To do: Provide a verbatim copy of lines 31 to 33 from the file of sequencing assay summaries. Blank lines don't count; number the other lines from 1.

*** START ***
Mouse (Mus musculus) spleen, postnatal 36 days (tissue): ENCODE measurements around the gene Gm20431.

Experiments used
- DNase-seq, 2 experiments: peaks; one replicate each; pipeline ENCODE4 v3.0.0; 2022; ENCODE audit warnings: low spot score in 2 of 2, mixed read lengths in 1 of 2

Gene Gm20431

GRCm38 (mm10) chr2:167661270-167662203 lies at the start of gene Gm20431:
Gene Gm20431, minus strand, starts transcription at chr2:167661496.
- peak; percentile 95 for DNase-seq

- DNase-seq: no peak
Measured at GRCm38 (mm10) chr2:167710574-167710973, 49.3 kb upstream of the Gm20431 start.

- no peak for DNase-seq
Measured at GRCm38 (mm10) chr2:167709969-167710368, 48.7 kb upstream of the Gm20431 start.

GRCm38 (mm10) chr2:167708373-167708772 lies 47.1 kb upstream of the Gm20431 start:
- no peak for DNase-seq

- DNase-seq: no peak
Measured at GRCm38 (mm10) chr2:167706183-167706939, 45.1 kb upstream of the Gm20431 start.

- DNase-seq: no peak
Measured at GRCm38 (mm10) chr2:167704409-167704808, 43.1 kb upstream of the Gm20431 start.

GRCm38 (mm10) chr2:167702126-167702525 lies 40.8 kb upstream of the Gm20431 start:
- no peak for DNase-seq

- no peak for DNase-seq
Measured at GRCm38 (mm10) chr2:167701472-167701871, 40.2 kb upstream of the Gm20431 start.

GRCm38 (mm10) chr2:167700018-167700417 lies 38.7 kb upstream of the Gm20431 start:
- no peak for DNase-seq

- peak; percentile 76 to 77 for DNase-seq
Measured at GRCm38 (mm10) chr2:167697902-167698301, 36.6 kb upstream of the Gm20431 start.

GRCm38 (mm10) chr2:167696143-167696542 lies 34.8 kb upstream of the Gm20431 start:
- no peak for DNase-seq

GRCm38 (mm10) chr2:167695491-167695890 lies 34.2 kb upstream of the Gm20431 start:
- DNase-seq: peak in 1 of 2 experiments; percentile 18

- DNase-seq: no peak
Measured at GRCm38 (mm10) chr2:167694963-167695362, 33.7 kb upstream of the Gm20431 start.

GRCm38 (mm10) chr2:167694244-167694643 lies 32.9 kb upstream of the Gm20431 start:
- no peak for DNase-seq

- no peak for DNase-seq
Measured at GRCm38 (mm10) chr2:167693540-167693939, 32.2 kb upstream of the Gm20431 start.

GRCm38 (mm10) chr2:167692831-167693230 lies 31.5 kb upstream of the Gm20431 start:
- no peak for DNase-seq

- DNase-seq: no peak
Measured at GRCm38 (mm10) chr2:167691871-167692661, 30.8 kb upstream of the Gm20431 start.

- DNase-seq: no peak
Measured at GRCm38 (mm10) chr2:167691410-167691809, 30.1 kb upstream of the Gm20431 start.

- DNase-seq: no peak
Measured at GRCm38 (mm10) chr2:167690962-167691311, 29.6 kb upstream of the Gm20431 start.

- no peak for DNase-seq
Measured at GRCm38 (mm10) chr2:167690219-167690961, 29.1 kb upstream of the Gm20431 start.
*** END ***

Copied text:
Measured at GRCm38 (mm10) chr2:167694963-167695362, 33.7 kb upstream of the Gm20431 start.

GRCm38 (mm10) chr2:167694244-167694643 lies 32.9 kb upstream of the Gm20431 start:
- no peak for DNase-seq